Elder Don Neufeld and Gordon Balharrie were anxious to gain entrance on this station. . . . Together with Mrs. Young they interviewed the manager and requested him to broadcast a choir concert to be sung in the United Church in Red Deer. They were not aware that the owner was the former manager of one of Alberta's largest radio stations over which the Canadian Union College choir had sung three years earlier. Immediately, the manager recognized her and said they would be happy to handle the broadcast.
The program was advertised heavily, and when it was over, they were told they had performed for the largest audience ever to attend a concert in that community. Soon after that the radio station gave them free time on a weekly basis.
In 1950 Margaret and Alex moved to Angwin, California, so that Alex could complete a degree at Pacific Union College. During their first year there, she assisted J. Wesley Rhodes in the choral program. In the fall of 1951, William Sowers, a teacher at CUC who had just accepted the presidency of Oshawa Missionary College in Ontario, Canada, and who had been impressed with Margaret's earlier work with the CUC choirs, prevailed upon her to come to conduct OMC's choir and offered Alex employment as manager of the College Woodwork furniture factory.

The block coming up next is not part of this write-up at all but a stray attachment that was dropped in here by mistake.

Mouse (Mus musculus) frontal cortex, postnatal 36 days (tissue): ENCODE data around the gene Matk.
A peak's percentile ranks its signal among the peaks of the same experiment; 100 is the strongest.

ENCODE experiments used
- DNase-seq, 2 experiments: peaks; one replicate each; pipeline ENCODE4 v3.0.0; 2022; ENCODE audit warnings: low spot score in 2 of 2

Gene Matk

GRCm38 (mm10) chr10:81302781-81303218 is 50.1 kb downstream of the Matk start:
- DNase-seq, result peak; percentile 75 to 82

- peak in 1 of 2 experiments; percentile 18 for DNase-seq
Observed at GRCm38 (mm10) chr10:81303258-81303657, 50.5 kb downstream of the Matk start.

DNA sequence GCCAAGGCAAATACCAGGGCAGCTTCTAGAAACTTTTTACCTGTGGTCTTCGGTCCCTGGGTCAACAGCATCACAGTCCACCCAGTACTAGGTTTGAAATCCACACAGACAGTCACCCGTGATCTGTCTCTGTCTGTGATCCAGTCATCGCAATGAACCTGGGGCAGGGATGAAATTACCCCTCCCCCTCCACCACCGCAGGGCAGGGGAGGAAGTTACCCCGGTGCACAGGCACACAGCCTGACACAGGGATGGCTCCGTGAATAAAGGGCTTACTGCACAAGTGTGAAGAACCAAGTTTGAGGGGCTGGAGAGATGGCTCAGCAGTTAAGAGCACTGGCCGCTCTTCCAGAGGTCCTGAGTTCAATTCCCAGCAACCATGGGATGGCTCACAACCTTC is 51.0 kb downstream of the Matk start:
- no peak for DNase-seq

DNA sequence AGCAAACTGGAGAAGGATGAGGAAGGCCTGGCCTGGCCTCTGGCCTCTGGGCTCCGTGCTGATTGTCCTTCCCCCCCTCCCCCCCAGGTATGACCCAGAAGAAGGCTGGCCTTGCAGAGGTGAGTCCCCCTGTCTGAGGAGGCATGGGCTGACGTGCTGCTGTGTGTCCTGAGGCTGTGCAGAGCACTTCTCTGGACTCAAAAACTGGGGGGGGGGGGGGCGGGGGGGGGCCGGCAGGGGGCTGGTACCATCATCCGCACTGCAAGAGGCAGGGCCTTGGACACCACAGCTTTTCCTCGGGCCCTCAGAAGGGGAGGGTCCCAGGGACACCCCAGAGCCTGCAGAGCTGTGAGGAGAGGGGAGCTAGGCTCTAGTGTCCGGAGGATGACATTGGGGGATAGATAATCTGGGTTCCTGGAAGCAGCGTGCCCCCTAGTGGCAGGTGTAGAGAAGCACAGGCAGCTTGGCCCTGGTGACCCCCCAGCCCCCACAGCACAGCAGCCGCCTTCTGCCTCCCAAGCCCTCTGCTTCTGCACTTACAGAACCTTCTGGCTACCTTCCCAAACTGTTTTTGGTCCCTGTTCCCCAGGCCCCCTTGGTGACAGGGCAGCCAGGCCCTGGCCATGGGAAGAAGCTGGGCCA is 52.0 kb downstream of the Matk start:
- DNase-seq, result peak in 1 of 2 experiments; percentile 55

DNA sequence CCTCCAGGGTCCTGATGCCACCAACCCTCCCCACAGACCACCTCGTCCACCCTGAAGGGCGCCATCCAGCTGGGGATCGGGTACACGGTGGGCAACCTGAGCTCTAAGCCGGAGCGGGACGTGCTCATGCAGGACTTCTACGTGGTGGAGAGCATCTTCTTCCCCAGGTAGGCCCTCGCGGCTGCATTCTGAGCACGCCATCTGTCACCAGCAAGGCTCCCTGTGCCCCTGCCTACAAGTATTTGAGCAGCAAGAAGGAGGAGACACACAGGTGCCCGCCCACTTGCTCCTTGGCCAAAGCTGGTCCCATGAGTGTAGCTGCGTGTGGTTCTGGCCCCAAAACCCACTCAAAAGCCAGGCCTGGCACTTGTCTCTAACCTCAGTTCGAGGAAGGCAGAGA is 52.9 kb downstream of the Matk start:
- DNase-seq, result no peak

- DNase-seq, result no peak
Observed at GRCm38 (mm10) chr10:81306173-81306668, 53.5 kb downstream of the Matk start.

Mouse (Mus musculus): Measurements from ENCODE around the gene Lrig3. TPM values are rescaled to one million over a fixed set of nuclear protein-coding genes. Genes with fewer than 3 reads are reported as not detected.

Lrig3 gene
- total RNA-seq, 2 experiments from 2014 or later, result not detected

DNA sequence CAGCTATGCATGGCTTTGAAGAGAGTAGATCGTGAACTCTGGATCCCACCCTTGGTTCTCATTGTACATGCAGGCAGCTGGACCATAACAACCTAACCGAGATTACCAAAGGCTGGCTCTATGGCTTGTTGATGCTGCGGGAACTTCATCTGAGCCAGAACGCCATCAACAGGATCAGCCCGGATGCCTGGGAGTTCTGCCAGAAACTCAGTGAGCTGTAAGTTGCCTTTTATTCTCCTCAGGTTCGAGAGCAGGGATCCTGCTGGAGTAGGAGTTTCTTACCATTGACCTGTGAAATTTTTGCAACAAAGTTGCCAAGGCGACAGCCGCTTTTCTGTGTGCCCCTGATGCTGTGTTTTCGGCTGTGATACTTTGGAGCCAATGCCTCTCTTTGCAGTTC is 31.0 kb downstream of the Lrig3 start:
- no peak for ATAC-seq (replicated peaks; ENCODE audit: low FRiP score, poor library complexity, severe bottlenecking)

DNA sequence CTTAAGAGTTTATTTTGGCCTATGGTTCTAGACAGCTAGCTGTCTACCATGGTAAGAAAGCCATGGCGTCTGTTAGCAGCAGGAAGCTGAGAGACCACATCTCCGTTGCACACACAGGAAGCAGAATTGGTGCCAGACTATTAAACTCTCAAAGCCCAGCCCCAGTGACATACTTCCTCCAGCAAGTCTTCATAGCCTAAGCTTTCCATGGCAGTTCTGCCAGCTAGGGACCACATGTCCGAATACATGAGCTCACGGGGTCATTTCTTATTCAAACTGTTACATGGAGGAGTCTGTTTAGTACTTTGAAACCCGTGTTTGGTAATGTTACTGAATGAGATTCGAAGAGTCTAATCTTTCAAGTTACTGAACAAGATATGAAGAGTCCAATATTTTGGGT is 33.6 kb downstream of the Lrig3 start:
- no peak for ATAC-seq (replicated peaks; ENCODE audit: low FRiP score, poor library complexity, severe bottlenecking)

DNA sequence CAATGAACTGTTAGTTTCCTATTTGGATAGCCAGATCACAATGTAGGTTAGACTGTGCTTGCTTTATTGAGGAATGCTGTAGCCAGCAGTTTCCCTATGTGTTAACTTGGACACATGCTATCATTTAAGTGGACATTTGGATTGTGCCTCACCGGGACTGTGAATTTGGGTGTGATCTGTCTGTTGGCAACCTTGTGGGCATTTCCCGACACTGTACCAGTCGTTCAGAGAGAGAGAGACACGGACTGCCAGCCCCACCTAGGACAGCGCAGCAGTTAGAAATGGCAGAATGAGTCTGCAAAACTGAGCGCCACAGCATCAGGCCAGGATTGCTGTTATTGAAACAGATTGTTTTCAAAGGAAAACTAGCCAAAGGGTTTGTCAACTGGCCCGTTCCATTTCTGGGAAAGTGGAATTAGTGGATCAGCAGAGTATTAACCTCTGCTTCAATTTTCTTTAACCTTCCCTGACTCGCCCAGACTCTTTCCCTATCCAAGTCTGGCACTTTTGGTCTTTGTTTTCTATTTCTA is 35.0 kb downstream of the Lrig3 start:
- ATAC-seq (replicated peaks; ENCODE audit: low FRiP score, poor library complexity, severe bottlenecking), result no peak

In November, with their first-born six-week-old daughter, Patricia, the Yakovenkos left California and drove across the United States to Oshawa Missionary College, braving the cold winter weather and taking turns running in to eat at roadside diners while the other stayed with the baby in the warm car with the engine running.
For the first several years at OMC they lived in a small apartment in the girls' dorm where little "Patsy" would sometimes wander the halls of her extended home, making friends with all the girls. Four years later their second child, Richard, was born, and at that time they changed their name from Yakovenko to Young. For eight years Margaret directed the choirs, firmly establishing a choral legend at OMC which would continue with her successor, Ralph Coupland.